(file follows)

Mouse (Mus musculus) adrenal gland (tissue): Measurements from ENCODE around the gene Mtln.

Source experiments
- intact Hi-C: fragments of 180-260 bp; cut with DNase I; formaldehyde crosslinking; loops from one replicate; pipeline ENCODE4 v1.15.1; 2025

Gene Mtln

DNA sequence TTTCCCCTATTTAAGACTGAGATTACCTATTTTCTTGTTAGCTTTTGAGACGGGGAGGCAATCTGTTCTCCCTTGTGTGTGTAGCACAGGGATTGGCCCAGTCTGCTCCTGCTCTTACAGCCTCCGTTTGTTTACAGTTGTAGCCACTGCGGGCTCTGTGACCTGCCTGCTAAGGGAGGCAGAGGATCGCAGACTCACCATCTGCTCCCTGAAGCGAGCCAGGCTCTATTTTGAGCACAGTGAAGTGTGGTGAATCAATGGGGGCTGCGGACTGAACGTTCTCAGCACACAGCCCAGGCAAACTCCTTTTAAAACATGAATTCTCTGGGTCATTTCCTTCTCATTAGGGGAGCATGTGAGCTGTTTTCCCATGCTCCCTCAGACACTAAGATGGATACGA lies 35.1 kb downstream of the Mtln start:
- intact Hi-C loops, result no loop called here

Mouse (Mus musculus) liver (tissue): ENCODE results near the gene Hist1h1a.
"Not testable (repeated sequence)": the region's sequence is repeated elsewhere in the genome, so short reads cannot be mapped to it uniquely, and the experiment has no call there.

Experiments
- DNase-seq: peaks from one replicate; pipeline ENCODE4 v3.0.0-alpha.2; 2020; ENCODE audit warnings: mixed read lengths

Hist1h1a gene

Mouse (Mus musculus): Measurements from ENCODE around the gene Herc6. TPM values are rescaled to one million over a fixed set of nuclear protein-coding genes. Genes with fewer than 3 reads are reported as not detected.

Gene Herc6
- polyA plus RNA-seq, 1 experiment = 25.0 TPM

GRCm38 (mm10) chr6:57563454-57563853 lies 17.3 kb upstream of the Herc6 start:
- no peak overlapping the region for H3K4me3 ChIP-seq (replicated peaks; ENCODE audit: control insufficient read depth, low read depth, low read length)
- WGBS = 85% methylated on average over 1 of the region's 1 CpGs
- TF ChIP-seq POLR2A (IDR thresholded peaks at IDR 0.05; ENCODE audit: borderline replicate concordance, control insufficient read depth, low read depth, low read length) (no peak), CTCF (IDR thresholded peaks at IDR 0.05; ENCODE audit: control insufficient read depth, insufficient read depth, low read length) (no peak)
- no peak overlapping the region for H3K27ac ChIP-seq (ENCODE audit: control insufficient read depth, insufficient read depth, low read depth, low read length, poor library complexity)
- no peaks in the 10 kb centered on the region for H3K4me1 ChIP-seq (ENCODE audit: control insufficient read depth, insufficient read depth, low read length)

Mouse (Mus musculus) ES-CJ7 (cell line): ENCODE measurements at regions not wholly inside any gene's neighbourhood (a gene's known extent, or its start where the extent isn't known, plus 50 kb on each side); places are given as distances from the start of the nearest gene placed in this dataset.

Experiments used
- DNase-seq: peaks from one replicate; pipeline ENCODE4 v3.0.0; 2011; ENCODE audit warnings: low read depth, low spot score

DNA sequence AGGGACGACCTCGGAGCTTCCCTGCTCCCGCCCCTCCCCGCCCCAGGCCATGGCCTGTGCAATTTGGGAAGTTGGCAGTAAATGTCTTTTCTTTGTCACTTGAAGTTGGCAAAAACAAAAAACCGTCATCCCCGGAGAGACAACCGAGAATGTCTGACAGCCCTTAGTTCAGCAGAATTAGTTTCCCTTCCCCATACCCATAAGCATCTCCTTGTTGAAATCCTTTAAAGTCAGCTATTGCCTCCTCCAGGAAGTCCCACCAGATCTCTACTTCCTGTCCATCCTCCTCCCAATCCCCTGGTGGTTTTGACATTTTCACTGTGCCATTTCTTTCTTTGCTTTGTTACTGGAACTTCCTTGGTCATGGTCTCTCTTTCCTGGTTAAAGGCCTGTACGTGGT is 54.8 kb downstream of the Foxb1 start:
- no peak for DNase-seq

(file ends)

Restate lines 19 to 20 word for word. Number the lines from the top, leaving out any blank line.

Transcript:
- no peak overlapping the region for H3K27ac ChIP-seq (ENCODE audit: control insufficient read depth, insufficient read depth, low read depth, low read length, poor library complexity)
- no peaks in the 10 kb centered on the region for H3K4me1 ChIP-seq (ENCODE audit: control insufficient read depth, insufficient read depth, low read length)